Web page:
Horse Dealers Daughter

Human nature is one of the most fascinating subjects for many people. However,

there is no such thing. It doesn’t take much to find a beast within a human. All that

separates a human from an animal is a thin layer of artificial civilization. Humans would

like to believe that love and idealism is what makes them different. There is god that

created them in his own image, thus they must be special and separate from the rest of the

Nature. There is no such thing as human nature, there is only human intellect. Even one

of the greatest human qualities, conscious, is a product of the intellect. In extreme

conditions even it disappears and all what is left is a beast that only wants to survive. A

great book by William Golding, The Lord of The Flies, explores that in kids, whose

minds were not yet filled with up with concept of being civilized. But it does not take

such extreme conditions to see what humans really are. The story by B.Lawrence, The

Horse Dealer’s Daughter explores the animal nature of humans in everyday life. The

story could be described as a realistic one. Not everyone has a successful life. There are

many things that might stand between a person and happiness, many end up on the streets,

and some are just unable to handle the pressure of life. Still, naturalism does not create

plots out of the blue. All what it has to do is just to add some desperate situation in

person’s life without any chance for escape. Then observe that person to loose all the

connection with the real world, until he or she is goes to the extreme.

With this intention the author created a family somewhere in America. The eldest

brother, Joe, is the animal in human skin and Mabel, the sister, is the person that is being

pushed to the extreme. From the very beginning the tone of the story is quiet pessimistic.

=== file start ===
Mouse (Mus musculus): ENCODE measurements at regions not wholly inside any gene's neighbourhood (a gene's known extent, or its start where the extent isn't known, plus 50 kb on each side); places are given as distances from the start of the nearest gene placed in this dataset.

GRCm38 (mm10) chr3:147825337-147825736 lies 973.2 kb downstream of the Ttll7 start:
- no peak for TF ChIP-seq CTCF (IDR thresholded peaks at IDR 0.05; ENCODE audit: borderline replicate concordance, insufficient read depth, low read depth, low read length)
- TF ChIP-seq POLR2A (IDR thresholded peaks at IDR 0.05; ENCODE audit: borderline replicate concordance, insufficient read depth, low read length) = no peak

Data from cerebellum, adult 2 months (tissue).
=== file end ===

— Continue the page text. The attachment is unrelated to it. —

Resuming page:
Of course, that could be reality for many people. Just an observation of a family that has

lost everything, and they have move on in their lives. Even if this would be a realistic

story there is little room for any other feelings, but those of pessimism and despair. On

the other hand, there should be at least some hope for better future. None of the

characters here has any hope. “His [Joe’s] life was over, he would be a subject animal

now” (606). The reader is not told thoughts of every character, but a glimpse into Joe’s

mind is enough to realize that none of them has anything to hope for. There is another

important concept of naturalism present; Joes, and not only Joe, is compared to an animal.

After all, the human is just another step in evolution. There is not that much difference

between him and an animal. Lawrence goes as far as to argue for the fact that physically

a man is no different from an animal, he even acts the same, “…straddled his [Joe’s]

knees with a downward jerk in a horsey fashion” (606). Before that the reader is told

that the horses were the only thing that the family ever had business with, and that at least

for Joe they were part of him. All of the numerous comparisons to the animals are there

to set up the tone of the story. The author is trying to prove to the reader that humanity is

just a thin crust that can be broken at any moment.

The family had the history of wealth. It had great effect on shaping their

individuality behind the protection of their social status. The “animal pride that

dominated each family member” (609), blinded and prevented them to grasp the reality.

Once they were proud and noble animals, but now they were just a herd standing at edge

of a cliff. Their future is uncertain and their family ties are weak. Just as animal attacked

by a predator scatter all over, the family disintegrates under the powerful blows of

misfortune. Whether it is realistic or naturalistic is hard to tell, there are many different

families with different relationships. Still, it is hard to imagine that back than when a

woman was considered not to be able to care for herself, all of Mabel’s brother would

live her alone. It is ironic that all of them are so eager to find out what is she going to do,

leave her. Still, it is very unlikely that none of